Thursday, October 15, 2015

Tacoma Smelter Plume – how to reduce exposure to the legacy pollutants

The Tacoma Smelter Plume (TSP) was caused by a copper smelter run by the company Asarco  in Tacoma. For about 100 years the industrial site created air pollution containing lead and arsenic over 1,000 square miles of the Puget Sound Basin. Lead and arsenic are known as “legacy pollutants” because they remain in the environment long after they were introduced. The TSP area includes areas in Pierce, King, Kitsap, and Thurston counties where there are higher than normal levels of arsenic and lead in the soil as the pollution settled.

Because many Thurston County residents live in an area affected by the Tacoma Smelter Plume, it’s important to stay alert about arsenic and lead in our soil. In order to reduce exposure, take action to minimize dust and dirt in your home.

  •  Keep your home clean and control dust as best you can. Wipe dust with a damp cloth (microfiber cloths work great!) and vacuum weekly.
  • Wash hands thoroughly when coming inside, before eating or preparing food, and after using the bathroom.
  • Wash children’s hands, toys, pacifiers, etc. often. Children spend more time closer to the ground and put more items in their mouths so they have higher
    exposure rates. Children are also more vulnerable to exposures to toxics because they are still growing. 
  • Eat a diet rich in iron, calcium, and vitamin C to decrease absorption of lead. If your body has the nutrients it needs, it is less likely to absorb toxics substances.
  •  Remove shoes at the door. Designate a pair of house shoes or slippers if wearing shoes inside is important to you.
  • Wash produce well to remove dirt, dust and bacteria.
  •  Bathe and brush pets often to reduce the amount of dirt they bring into the home.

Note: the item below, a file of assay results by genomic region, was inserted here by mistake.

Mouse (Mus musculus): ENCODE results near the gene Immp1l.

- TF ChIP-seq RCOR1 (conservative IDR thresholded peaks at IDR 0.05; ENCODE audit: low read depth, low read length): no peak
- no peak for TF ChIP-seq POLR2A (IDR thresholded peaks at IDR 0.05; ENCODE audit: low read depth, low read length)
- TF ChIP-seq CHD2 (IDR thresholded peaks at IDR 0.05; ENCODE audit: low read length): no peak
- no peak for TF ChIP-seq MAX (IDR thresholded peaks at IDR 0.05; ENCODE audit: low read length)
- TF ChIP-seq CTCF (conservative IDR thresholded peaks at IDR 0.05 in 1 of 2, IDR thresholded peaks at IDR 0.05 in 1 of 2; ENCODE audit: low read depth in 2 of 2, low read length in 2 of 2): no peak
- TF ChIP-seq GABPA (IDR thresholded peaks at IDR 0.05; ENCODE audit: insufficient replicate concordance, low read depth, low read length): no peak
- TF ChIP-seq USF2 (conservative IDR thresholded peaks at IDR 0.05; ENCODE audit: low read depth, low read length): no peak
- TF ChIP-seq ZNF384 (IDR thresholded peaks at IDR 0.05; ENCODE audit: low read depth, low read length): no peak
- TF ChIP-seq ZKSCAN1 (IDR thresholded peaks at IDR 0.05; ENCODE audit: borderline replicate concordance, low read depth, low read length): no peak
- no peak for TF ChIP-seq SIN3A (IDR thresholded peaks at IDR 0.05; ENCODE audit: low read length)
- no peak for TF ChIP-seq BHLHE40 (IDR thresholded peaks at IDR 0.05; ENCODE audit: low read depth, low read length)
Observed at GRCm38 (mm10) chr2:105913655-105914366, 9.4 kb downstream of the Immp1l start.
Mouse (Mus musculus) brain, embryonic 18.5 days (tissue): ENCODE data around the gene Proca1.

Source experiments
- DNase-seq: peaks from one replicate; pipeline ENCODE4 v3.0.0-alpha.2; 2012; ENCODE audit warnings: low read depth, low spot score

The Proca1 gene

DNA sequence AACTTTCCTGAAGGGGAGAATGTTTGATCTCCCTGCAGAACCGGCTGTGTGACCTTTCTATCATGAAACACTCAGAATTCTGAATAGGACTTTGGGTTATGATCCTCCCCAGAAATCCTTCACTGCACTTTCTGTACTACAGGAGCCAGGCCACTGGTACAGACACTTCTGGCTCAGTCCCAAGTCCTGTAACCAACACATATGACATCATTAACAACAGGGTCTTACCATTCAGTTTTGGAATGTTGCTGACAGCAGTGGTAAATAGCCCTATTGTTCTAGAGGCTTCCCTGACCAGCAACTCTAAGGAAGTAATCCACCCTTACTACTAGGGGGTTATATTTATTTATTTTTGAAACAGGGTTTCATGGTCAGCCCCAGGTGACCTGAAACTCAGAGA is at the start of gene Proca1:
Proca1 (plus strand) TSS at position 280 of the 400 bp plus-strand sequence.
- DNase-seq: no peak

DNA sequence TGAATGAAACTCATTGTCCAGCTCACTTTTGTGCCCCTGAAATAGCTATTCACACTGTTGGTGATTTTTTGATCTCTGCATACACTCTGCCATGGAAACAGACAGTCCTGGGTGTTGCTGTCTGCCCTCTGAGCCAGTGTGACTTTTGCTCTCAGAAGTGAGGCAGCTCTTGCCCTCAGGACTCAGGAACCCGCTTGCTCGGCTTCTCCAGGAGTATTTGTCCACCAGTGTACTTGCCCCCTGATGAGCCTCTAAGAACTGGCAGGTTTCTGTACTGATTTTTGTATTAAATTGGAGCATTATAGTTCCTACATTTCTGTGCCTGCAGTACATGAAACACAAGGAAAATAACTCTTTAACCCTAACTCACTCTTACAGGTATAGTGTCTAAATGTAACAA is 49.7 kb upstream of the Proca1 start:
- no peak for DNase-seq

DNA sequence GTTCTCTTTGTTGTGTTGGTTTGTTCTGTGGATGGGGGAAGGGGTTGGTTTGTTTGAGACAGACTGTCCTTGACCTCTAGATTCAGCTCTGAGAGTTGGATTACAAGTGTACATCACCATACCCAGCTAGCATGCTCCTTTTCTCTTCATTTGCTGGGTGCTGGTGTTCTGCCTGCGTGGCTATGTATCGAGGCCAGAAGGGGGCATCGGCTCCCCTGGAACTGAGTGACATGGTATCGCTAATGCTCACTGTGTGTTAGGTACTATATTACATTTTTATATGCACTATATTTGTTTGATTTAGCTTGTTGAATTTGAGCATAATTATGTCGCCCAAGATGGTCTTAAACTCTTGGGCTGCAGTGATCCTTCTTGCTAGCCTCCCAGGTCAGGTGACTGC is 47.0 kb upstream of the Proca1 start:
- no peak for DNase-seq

• You can get your soil tested by a state-certified laboratory.

About arsenic
Arsenic is a naturally occurring element that is normally present in water, soil, dust, air, and food but in small amounts. Exposure can happen through eating or drinking tainted food and water, ingesting mud, soil, or dirt, and breathing in dust or fumes.
For the most part, unless you have had prolonged or intense exposure, arsenic
shouldn’t affect your day to day life too much. However, it is a good idea to play it safe.

About lead
Lead is a naturally occurring metal that is found in the soil. While it does have value in creating items such as batteries and x-ray shields, it is toxic to humans. Exposure can happen through lead based paints (in homes built before 1978), contaminated soil, and some imported goods.

Lead exposure is especially harmful to children, pregnant women, and seniors. It is toxic to the brain. Lead poisoning in growing children is proven to harm the growth and development of their brain. When lead is absorbed into the body, it stays in the body and builds up. That is why there is no known safe level of lead exposure. Because of this, making sure that you limit lead exposure for you and your family is as much as possible is very important!

For more information visit the Washington State Department of Ecology’s web page on the Health Effects of Lead and Arsenic.

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